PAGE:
.
    The Constitution might give you the "freedom" to not participate in voting, but I think Catholic principles says you have an obligation to be responsible and a leader in local government (at least).  Voting for a few hrs every 2 years is the bare minimum of "civic duty".  If you don't take part in it, and you don't think anyone else has to take part in it, then a person has NO RIGHT to complain about ANY law that goes into effect. 

    Anonymous

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    Re: Fr Taouk on voting
    « Reply #36 on: May 14, 2019, 02:23:41 PM »
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  • If voting had any meaning the Jews wouldn't allow it.

    Offline Pax Vobis

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    Re: Fr Taouk on voting
    « Reply #37 on: May 14, 2019, 02:51:14 PM »
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    If voting had any meaning the Jews wouldn't allow it.
    This is true for some races but not all.  Don’t overestimate the power of the devil or his minions.  Don’t underestimate the power of prayer, hard work and Divine intervention.  We are the “Church Militant” and we have to keep fighting.  If the joos were as in control as you think, we’d have had WW3 by now and we’d all be incinerated by nukes or in concentration camps.  


    Offline Matthew

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    Re: Fr Taouk on voting
    « Reply #38 on: May 14, 2019, 03:06:44 PM »
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  • ISIS used US missile strike to launch new offensive near Palmyra, Homs governor tells RT

    https://www.rt.com/news/383826-isis-used-us-airstrike-syria/


    ISIL takes advantage of US attack on government to storm western Palmyra

    https://www.almasdarnews.com/article/isil-takes-advantage-us-attack-government-storm-western-palmyra/


    Maillot Jaune

    1. Even if we are to trust those questionable sources, they only had a couple sentences each! And all they said was an offensive was launched by ISIS. Guess what? They weren't successful -- at all! It was a TRAP. It was a trap to draw them out and get them excited and over-confident.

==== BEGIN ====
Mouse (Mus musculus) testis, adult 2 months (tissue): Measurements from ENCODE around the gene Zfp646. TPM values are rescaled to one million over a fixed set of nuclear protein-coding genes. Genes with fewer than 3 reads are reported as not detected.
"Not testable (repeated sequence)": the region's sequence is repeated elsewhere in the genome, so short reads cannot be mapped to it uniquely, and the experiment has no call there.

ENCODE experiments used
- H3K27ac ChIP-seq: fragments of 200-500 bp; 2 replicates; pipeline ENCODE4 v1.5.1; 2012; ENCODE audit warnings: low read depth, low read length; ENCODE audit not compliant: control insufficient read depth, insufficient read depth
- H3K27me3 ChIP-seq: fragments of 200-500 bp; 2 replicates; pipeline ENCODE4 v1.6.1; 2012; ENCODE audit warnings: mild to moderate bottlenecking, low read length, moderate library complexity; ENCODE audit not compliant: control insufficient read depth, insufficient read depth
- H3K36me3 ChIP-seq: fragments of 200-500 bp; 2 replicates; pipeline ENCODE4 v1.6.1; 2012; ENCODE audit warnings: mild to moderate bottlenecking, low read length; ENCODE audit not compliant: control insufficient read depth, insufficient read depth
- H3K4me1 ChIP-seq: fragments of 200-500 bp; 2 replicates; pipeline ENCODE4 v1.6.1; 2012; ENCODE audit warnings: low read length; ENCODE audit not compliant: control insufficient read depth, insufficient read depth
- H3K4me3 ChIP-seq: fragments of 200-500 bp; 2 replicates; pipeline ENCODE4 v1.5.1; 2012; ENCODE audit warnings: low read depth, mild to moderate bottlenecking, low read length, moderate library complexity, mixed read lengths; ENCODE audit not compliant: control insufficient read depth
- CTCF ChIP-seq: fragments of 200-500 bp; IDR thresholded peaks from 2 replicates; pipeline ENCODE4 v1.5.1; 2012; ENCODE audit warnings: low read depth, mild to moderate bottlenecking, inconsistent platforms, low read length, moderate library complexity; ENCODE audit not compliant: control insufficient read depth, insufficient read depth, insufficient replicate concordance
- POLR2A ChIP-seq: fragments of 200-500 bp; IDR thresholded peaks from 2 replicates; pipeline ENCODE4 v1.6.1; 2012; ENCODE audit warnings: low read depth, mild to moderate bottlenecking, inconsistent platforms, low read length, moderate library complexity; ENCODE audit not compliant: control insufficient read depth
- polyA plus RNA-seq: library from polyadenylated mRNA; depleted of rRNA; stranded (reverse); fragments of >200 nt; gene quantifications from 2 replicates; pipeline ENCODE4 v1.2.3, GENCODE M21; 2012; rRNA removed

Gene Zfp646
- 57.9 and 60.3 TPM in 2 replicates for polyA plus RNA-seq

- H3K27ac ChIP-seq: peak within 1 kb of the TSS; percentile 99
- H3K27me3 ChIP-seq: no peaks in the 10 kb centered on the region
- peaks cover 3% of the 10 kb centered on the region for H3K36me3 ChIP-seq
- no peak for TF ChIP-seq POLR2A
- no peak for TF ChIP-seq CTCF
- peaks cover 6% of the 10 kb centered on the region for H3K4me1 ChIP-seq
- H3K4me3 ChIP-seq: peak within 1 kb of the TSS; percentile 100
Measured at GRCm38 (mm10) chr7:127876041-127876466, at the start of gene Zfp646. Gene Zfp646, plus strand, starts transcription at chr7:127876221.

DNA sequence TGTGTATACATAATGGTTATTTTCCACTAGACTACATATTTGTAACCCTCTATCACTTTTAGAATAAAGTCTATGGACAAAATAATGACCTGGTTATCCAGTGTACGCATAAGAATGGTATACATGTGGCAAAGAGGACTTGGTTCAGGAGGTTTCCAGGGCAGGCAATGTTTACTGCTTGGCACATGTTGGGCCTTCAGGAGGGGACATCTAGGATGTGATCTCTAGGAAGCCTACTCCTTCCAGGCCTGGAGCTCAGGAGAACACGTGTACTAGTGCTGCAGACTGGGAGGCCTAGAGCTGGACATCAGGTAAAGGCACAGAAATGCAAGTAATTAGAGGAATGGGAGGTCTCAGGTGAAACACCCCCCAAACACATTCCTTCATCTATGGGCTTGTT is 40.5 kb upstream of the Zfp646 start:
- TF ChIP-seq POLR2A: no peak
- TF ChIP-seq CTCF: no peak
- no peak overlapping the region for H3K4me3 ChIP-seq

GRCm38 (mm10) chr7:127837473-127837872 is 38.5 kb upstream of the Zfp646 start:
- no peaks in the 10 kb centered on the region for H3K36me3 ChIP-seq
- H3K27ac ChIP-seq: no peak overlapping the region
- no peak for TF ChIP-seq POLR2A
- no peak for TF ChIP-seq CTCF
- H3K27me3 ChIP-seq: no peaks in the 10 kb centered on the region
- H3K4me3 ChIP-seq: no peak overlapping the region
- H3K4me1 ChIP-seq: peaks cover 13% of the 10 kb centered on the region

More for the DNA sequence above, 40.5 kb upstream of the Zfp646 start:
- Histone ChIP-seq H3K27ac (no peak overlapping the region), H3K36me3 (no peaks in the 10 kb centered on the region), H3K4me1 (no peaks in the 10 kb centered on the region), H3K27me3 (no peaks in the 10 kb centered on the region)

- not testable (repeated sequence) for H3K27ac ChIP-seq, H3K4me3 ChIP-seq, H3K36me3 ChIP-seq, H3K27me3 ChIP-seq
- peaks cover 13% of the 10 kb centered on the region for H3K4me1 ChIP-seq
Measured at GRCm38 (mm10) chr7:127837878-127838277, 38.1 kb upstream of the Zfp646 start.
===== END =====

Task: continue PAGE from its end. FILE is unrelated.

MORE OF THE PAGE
It's been a couple years, but I remember that now. ISIS was watching the MSM like everyone else and they fell for it. They really thought Trump was entering the war on their side (against the Syrian gov't) -- but they were fooled. Did they gain a single foot of territory? No, actually they lost ground and had their butts handed to them. The proof is in the pudding, boys and girls.

    2. We don't know what the "Syrian base" in question actually was.

    3. The facts speak for themselves. This news was 2 years ago. Did ISIS succeed with any of its new "offensives"? Did Trump follow up with ANY military activity whatsoever afterwards? Is the United States a very powerful country, among other countries in the world? Does the USA have the military power to do more than fire 59 missiles at Syria?

    4. If the USA was still on the side of the "rebels"/ISIS/ISIL/Islamic State, they would still be in control of Syria like they were before Trump showed up. The actions of the last 2 years speak for themselves.

    5. I never said there wasn't any confusion, noise, or fog of war. What I'm saying is that you have to look at the DEEDS and ACTIONS, not at the individual tweets or news stories. You have to use your brain and string it all together.
    Start your Amazon.com session by clicking this link, and my family and I get a commission on your purchase!

    Anonymous

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    Re: Fr Taouk on voting
    « Reply #39 on: May 14, 2019, 03:10:08 PM »
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  • If voting had any meaning the Jews wouldn't allow it.
    They have some power, yes, but they're not invincible or all-powerful.
    In fact, they only have power insofar as the Gentiles are apostate from God.
    Matthew

    Anonymous

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    Re: Fr Taouk on voting